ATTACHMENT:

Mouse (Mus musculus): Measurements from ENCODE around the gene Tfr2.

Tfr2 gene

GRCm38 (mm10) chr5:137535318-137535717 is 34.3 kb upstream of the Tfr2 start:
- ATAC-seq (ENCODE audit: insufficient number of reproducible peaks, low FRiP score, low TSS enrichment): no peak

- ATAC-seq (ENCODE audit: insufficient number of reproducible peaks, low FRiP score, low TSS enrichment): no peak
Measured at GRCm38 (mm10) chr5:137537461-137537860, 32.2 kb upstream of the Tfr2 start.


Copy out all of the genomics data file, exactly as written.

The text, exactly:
Mouse (Mus musculus): Measurements from ENCODE around the gene Tfr2.

Tfr2 gene

GRCm38 (mm10) chr5:137535318-137535717 is 34.3 kb upstream of the Tfr2 start:
- ATAC-seq (ENCODE audit: insufficient number of reproducible peaks, low FRiP score, low TSS enrichment): no peak

- ATAC-seq (ENCODE audit: insufficient number of reproducible peaks, low FRiP score, low TSS enrichment): no peak
Measured at GRCm38 (mm10) chr5:137537461-137537860, 32.2 kb upstream of the Tfr2 start.